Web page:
When we're children, annual trips to the doctor are a no-brainer, but as we get older, routine appointments can fall by the wayside. Instead of scheduling visits just for maintenance, we may get around to going only when we have the flu or want a funky mole checked out. Yet it's during tune-up appointments, known as well-woman visits, that doctors are more likely to spot issues that fly under the radar with few warning signs or symptoms, like type 2 diabetes, high blood pressure and even cancer. Thanks to the Affordable Care Act (ACA), annual checkups are now covered without a co-pay under all new health plans. Use this cheat sheet to get the most out of your visit.

Don't Squeeze Your Checkup into Just One Appointment
For the first time, the ACA allows women to be seen multiple times at no extra charge to cover all necessary services they're entitled to, which can include run-of-the-mill preventive tests to domestic violence counseling to diet planning. "If a woman is dealing with a complex medical situation, other issues often fall lower in the queue," says Alina Salganicoff, PhD, vice president and director of women's health policy at the Kaiser Family Foundation. "During longer and more frequent visits, additional tests can be ordered and discussed."

Keep Up with Cancer Screenings
Don't let your doc stop at a Pap smear and breast exam. In 2013, more than half of new cases of colon cancer were diagnosed in women, but the Centers for Disease Control and Prevention estimates that roughly 34 percent of women 50-plus are overdue for their annual screenings. Cost, fear and misconceptions about testing stop many women from staying on top of their care. But research shows that an annual high-sensitivity fecal occult blood test (FOBT), which is usually done at home and mailed to a lab, is just as effective as a colonoscopy at preventing death; one recent study found that among people 50 and older, FOBT can help reduce colorectal cancer mortality by 32 percent. And if you smoke and are over 55, talk to your doctor about being screened for lung cancer, the leading cause of cancer death among women. CT scans have been shown to be superior to chest X-rays in detecting the disease early.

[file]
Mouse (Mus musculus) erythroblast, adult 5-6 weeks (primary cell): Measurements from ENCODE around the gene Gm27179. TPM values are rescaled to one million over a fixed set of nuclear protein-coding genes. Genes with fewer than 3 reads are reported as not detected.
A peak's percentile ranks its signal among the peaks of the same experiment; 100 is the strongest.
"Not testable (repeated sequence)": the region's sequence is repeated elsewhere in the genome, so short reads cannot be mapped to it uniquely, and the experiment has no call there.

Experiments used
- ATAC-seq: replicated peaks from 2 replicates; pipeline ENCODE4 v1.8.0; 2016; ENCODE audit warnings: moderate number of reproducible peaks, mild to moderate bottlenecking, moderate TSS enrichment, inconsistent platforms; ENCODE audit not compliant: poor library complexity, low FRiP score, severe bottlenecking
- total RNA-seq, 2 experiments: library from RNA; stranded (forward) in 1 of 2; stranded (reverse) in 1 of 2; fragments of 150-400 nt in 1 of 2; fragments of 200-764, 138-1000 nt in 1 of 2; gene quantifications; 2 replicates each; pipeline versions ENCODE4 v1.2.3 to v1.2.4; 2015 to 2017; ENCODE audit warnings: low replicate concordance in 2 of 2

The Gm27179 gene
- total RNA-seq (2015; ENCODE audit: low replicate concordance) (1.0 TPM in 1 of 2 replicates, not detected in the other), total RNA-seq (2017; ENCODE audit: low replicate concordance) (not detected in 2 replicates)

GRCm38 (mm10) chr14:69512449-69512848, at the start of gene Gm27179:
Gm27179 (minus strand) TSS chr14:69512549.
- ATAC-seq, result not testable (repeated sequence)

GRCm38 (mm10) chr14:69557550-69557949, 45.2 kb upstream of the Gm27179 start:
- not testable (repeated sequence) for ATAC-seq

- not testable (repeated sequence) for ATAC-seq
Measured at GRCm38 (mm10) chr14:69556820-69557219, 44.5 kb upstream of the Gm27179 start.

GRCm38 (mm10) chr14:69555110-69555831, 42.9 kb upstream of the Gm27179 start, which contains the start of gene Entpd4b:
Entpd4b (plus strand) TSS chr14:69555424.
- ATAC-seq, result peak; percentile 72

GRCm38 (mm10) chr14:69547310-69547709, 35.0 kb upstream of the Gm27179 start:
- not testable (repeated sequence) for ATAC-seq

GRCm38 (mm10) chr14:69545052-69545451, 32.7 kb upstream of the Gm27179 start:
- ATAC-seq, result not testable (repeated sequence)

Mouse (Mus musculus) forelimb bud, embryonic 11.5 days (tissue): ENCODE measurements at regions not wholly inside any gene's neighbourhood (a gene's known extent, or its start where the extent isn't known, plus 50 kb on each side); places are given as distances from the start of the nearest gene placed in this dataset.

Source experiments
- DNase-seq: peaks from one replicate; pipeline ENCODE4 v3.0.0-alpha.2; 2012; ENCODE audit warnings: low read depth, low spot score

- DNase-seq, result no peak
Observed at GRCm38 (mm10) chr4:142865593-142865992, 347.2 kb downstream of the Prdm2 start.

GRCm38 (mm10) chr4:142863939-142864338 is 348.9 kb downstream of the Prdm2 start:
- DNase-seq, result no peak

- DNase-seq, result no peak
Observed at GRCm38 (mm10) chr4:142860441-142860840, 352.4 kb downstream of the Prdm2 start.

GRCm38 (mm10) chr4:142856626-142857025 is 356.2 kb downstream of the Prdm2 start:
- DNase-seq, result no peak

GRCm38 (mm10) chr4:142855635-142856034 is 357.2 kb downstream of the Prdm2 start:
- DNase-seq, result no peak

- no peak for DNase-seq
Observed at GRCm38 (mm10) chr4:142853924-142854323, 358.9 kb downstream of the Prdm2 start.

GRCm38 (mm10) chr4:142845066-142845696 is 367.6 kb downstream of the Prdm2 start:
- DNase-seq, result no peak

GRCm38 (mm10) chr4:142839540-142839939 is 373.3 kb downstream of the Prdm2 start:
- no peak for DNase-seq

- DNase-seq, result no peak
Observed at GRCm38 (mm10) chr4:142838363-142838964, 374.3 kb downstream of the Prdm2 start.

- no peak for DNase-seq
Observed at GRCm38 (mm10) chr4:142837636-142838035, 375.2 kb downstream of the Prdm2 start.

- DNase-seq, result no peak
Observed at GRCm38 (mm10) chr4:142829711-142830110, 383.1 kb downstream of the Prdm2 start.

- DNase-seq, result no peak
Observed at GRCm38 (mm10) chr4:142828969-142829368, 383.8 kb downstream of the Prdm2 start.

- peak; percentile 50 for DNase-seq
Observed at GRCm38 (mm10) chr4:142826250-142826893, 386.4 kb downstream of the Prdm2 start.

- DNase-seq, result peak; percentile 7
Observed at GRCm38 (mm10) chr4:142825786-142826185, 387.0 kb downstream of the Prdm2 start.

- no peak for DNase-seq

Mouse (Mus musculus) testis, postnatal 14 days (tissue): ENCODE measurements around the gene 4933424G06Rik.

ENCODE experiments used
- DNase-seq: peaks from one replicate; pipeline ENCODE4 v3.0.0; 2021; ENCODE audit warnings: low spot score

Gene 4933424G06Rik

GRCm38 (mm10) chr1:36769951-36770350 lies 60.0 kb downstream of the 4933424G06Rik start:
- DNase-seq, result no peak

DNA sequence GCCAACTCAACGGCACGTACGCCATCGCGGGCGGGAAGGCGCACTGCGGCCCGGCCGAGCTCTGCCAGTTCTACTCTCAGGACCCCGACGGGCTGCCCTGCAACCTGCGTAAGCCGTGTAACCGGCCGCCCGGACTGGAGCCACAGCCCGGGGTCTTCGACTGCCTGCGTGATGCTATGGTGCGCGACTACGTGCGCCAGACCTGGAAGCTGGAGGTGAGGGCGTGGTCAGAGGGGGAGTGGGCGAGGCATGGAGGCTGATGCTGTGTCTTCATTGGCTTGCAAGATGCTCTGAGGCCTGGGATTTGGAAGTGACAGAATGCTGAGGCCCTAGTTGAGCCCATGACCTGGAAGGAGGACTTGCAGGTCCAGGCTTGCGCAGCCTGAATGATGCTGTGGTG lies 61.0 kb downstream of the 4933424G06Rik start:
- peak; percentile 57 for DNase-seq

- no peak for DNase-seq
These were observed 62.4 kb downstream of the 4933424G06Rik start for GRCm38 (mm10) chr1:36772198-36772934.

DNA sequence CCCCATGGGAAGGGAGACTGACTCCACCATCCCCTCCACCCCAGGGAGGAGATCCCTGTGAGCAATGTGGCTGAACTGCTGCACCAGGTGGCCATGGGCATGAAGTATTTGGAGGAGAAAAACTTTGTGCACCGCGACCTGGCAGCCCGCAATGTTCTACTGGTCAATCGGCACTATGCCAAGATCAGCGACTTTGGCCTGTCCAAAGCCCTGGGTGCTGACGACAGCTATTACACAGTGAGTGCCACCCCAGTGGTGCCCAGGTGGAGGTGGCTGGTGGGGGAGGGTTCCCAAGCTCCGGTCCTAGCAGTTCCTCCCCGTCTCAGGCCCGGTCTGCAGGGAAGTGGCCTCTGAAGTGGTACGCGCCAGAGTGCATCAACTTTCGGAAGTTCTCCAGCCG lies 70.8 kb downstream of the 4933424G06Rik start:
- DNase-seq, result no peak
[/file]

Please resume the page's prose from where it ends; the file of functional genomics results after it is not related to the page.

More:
Ask for STD Testing, Even If You Don't Think You Need It
Approximately 20 million new cases of sexually transmitted infections, including HIV, are diagnosed in the United States annually—and 54 percent of them occur in women. However, only 30 percent of women ages 18 to 49 report having been tested in the last two years. "Doctors who see lots of patients with STDs are more likely to screen for them. On the flip side, if your doctor thinks, 'I don't see patients who get STDs,' you run the risk of not being tested," says Janet Pregler, MD, director of the Iris Cantor-UCLA Women's Health Center. "There's a bias that HIV is occurring only in certain populations, but that's simply not true."

Consider Switching Doctors
If you've been sticking with the same out-of-touch physician because it's easier than finding someone new, it may be time for an upgrade. According to a report from the health research foundation the Commonwealth Fund, comprehensive care systems (like the Mayo Clinic) provide better and more timely care than individual practitioners, in part because doctors in these systems can easily share labs, charts and notes with specialists in their networks. And consider doctors who offer technology that can remind you when it's time to schedule screenings, and secure portals that allow you to view your medical records online. (In 2013, 48 percent of doctors had gone digital—up from just 11 percent in 2006.) "Staying healthy requires a true partnership with your provider," says Salganicoff. "If you take a more proactive role in your health—choosing a doctor carefully and making sure you're getting all the right tests—you'll be in the best position to receive first-rate care."


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